|DE Beer, M - AVIAGEN|
|Ekmay, R - UNIVERSITY OF ARKANSAS|
|Coon, C - UNIVERSITY OF ARKANSAS|
Submitted to: International Conference and Exhibition on Veterinary Poultry
Publication Type: Abstract Only
Publication Acceptance Date: October 18, 2007
Publication Date: November 18, 2007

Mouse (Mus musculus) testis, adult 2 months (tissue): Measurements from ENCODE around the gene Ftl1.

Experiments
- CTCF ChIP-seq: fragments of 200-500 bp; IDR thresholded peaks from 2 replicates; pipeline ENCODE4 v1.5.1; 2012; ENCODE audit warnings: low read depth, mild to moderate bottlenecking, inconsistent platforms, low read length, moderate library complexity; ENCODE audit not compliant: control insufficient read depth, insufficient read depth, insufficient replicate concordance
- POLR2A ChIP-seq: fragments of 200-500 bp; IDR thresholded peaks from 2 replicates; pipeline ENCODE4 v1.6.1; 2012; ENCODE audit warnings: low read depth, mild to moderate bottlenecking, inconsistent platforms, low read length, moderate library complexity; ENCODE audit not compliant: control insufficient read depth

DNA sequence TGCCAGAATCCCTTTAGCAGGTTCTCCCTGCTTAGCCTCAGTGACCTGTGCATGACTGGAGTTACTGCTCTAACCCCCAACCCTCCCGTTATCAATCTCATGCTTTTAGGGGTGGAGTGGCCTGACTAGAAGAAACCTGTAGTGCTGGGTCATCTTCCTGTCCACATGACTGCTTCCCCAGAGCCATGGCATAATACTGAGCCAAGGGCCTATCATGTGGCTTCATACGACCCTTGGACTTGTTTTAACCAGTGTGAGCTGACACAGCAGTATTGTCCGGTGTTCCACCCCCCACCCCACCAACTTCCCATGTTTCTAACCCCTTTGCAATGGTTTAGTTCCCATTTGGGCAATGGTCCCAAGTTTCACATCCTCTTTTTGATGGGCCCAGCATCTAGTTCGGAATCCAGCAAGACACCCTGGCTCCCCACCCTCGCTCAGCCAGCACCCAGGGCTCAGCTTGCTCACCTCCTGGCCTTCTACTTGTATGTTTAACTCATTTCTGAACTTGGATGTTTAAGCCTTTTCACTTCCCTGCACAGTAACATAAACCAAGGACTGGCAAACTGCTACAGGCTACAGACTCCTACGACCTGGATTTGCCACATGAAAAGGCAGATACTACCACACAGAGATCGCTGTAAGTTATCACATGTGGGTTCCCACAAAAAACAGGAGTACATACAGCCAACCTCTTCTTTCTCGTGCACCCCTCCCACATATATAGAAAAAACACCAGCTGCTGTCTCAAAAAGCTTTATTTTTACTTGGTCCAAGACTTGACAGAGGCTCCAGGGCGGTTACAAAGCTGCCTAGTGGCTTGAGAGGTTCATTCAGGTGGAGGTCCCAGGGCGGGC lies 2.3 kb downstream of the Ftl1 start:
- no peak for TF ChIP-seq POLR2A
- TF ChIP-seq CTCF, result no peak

Citation: DeBeer, M., Ekmay, R.D., Rosebrough, R.W., Richards, M.P., McMurtry, J.P., Coon, C.N. 2007. The role of feeding regimens in regulating metabolism of sexualy mature broiler breeders: hepatic lipid metabolism, plasma hormones and metabolites [abstract]. International Conference and Exhibition on Veterinary Poultry. Technical Abstract: A trial was conducted to determine the effects of different rearing feed regimens on plasma hormone and metabolite levels and hepatic lipid metabolism on sexually mature broiler breeders. A flock of Cobb 500 birds was divided into two groups at 35 days of age and fed either everyday (ED) or skip-a-day (SKP). At 168 days of age, all birds were switched over to an ED regimen. At 185 days (26 weeks) of age, 28 ED-reared and 28 SKP-reared birds were randomly selected and sacrificed at intervals after feeding. Liver and blood samples were collected and analyzed. Glycogen, Total Liver Fat and Liver Fat % increased upon feeding regardless of treatment. The magnitude of the increase was greater for SKP birds with peaks achieved by hour 12. Similar findings were reported for birds at 16 weeks of age. Relative Liver Weight increased only in SKP birds. The overall mean gene expression of ICDH, AST, and ACC was not significantly different between treatments. Both ME and FAS were higher in SKP birds and peaked at 8 hours; indicative of continued lipogenesis and consistent with liver fat data. Corticosterone and IGF-2 levels were significantly higher (P<0.05) in SKP birds. Elevated corticosterone levels can be attributed to increased hunger and stress. SKP birds were also higher in Leptin, Glucagon, and T3.The increase in leptin is a reversal of what was reported during the rearing phase. In summary, different feeding regimens alter metabolic responses which carry over into sexual maturity and exhibit metabolic memory.